The BC women’s eight team won gold at the Canada Summer Games on Thursday Aug. 3. The team, with Skylar Presch, second from right, as coxswain, poses shortly after their winning race this morning. -Photo courtesy Team BC

Joining women’s team pays off for Presch

As the team’s coxswain, rower wins national gold in the women’s 8 sprint race

Skylar Presch is the only man in the boat.

And he couldn’t be happier about it.

As the coxswain for the Team BC women’s 8 rowing squad, Presch and his teammates picked up a gold medal at the Canada Summer Games on Thursday.

The team fought off challenges from Alberta and Ontario to earn the top place on the podium.

While Presh usually rows with the men, a change in rules now allows for the coxswain to be of either gender.

The coxswain is the strategist of the team, who monitors the rowers’ technique, helps set the pace and gives the team information about their position. The coxswain also has responsibility for steering the boat, although in an 2000 metre straight sprint, race, there is little steering involved.

“It is very unusual to have a man in the boat with the women. This is a very recent change. I came a bit late to the selection process, and there was a female coxswain who made a decision to go with the men’s team, so I was placed onto the women’s — I couldn’t be happier about it. I’ve got a gold medal around my neck,” says Presch in a post-race telephone interview.

Presch notes women’s rowing in Canada is a very competitive program internationally. But this team does not train together regularly. The squad was only formed two weeks ago, with just that time to train together before the games.

“There’s a lot of amazing athleticism among this team. We all had the same goal in mind, to win gold, so when you have a group of athletes with that same mentality, it’s easy to build a crew.”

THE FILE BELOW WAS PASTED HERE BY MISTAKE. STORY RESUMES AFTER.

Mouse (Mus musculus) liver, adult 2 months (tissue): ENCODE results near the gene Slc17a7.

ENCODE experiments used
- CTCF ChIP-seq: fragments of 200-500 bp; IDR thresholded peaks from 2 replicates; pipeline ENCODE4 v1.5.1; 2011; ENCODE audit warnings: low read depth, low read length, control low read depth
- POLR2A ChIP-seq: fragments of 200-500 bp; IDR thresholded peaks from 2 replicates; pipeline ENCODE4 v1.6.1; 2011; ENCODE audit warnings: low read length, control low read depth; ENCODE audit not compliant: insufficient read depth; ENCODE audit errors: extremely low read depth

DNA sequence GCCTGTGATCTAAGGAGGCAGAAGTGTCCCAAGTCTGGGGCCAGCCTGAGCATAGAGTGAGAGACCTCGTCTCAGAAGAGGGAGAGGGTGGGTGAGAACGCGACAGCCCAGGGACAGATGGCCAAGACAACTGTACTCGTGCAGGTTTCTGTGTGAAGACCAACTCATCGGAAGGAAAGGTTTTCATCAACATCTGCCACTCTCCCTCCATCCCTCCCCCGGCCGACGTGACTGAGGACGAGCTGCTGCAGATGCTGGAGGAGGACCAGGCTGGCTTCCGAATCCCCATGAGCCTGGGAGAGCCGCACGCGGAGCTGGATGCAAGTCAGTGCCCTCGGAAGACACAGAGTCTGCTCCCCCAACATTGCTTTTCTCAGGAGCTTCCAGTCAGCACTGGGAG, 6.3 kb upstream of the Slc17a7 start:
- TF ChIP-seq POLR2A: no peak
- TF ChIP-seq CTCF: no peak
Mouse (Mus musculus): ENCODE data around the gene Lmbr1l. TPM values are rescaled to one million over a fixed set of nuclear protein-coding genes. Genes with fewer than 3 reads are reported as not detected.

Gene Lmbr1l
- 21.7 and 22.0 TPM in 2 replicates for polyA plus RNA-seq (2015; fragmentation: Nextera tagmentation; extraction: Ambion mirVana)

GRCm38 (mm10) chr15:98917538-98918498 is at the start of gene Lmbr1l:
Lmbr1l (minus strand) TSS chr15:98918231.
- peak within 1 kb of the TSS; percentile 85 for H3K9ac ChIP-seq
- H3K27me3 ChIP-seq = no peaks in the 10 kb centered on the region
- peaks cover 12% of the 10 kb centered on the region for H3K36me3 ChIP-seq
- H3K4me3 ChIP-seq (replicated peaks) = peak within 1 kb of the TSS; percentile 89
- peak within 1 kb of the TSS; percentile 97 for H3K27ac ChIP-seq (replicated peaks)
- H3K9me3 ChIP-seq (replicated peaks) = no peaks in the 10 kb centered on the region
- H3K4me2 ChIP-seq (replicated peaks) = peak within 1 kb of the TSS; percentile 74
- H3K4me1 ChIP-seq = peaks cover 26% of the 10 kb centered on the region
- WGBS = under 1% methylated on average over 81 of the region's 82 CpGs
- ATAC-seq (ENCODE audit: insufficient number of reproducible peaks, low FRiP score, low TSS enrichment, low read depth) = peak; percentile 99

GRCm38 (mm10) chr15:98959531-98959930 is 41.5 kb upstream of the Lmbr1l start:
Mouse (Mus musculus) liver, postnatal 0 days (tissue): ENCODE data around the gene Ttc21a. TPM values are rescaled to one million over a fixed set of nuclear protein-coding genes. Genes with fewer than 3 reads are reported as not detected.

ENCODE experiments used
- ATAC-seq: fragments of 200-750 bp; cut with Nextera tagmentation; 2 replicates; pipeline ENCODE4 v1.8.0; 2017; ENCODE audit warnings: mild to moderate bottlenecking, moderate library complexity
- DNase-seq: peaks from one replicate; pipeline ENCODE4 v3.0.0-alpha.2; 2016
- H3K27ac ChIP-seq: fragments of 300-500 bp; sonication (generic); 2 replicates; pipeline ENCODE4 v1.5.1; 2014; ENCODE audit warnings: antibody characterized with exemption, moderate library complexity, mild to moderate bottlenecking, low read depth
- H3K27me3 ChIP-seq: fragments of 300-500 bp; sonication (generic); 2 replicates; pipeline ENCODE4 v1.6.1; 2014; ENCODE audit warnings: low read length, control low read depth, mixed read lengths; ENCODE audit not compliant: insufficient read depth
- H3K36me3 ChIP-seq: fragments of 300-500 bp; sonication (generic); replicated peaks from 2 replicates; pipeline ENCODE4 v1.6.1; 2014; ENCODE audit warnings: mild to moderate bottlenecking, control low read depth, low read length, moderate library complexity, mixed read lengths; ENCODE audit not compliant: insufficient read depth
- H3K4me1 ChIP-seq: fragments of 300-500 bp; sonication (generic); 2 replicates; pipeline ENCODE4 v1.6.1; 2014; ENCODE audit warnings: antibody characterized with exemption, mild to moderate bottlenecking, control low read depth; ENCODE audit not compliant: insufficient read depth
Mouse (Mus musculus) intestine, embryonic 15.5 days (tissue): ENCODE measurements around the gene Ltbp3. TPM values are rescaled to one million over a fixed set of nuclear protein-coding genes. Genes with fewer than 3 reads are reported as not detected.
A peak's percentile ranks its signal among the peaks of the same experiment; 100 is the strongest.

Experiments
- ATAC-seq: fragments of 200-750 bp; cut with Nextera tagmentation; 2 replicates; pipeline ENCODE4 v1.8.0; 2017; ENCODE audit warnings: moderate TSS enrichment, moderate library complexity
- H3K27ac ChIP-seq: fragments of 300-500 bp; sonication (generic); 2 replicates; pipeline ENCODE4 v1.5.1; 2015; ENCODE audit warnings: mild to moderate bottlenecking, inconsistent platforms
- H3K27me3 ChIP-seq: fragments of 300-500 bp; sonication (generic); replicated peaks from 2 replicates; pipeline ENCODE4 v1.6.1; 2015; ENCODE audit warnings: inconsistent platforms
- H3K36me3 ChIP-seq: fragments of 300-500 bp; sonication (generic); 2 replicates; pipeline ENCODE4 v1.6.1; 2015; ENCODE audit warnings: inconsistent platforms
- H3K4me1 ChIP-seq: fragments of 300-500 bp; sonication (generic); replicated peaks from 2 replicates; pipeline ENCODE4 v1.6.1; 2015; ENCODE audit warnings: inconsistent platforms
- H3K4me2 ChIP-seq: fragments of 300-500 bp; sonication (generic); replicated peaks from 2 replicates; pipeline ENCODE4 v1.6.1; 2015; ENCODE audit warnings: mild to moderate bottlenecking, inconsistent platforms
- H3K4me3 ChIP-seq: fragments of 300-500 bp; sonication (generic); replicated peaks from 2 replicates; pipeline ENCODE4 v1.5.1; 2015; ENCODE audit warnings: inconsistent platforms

The BC Team was feeling confident heading into the final race, as they had won their heat in the preliminary round.

“I knew we were powerful. We had actually held back a bit in the heats. I knew we had more to give for the finals,” says Presch. “We were sitting tall in the boat… I think it was our confidence and our composure that helped us to win.”

Presch says the team got off to a strong start, getting up to speed quickly in an effort to pull away from the pack early on. While they figured Ontario as the team to beat, Presch says he was somewhat surprised by the efforts of the Alberta team, who hadn’t had a strong preliminary race.

“The plan was to get up on them by going as fast as we could right away. By 500 metres in, we had a comfortable lead, so we were just able to keep up the pace and maintained the lead all the way home.”

Presch’s father Guido was watching the race and says he is extremely proud of his son, noting the team ended up winning by a five-second margin.

“As soon as I saw their boat jump to the front, I knew that was Skylar,” he says. “It was very exciting. The men’s job was already taken, but then to have him placed on the women’s team and then to get gold, it’s pretty prestigious.”

Presch has six years experience as a coxswain, and says this helped set the course for the team.

“You study the other teams to see what their strengths and weaknesses are, you look across at their boat and pay attention to what’s going on, you learn to eyeball speed and how many strokes per minute and that helps you devise where your team should be.”

With his first national-level gold around his neck, Presch says the event has been a remarkable experience.

“I didn’t really realize how big this would be. Kenora has really put on a grand spectacle here. I met the prime minister, we heard heard the anthem… It’s pretty crazy.”

Presch will now focus on September when he heads to the University of Victoria to study chemistry and be a part of the men’s rowing program. Some of his female teammates will also be going to UVic.

“It’s cool that I will be going to school with a handful of the athletes I’ve rowed with and met here,” he says.

Presch has also set his sights on rowing with the Canadian National Team, as well as eventually coaching young rowers in the sport.

“I’d love the chance to cox at that level, but there’s a lot of competition for just one spot. I’m just going to do my best and hope the coaches notice.”

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